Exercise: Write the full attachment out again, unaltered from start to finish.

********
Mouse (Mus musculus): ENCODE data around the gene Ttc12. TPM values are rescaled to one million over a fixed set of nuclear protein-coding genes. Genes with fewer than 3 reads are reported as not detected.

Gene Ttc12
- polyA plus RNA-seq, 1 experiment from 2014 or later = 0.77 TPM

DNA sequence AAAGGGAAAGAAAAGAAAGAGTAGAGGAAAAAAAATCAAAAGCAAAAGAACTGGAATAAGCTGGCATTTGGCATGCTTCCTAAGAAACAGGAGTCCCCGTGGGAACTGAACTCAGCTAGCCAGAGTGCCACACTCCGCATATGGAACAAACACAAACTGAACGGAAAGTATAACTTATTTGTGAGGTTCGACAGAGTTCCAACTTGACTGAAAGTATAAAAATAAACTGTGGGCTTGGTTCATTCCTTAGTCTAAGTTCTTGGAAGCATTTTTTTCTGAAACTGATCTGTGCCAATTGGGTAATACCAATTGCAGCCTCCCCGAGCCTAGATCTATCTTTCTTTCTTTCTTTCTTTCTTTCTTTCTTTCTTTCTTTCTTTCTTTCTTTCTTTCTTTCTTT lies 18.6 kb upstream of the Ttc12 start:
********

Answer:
Mouse (Mus musculus): ENCODE data around the gene Ttc12. TPM values are rescaled to one million over a fixed set of nuclear protein-coding genes. Genes with fewer than 3 reads are reported as not detected.

Gene Ttc12
- polyA plus RNA-seq, 1 experiment from 2014 or later = 0.77 TPM

DNA sequence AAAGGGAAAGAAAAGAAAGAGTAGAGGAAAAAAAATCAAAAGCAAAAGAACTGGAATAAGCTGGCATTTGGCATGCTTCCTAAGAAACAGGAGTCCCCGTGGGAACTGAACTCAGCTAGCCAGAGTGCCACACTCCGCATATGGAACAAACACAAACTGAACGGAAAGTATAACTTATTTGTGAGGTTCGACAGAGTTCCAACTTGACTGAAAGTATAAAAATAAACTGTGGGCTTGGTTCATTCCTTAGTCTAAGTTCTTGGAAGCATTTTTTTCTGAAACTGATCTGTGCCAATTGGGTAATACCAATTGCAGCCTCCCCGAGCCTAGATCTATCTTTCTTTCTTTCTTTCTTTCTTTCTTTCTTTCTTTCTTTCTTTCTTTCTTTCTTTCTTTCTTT lies 18.6 kb upstream of the Ttc12 start: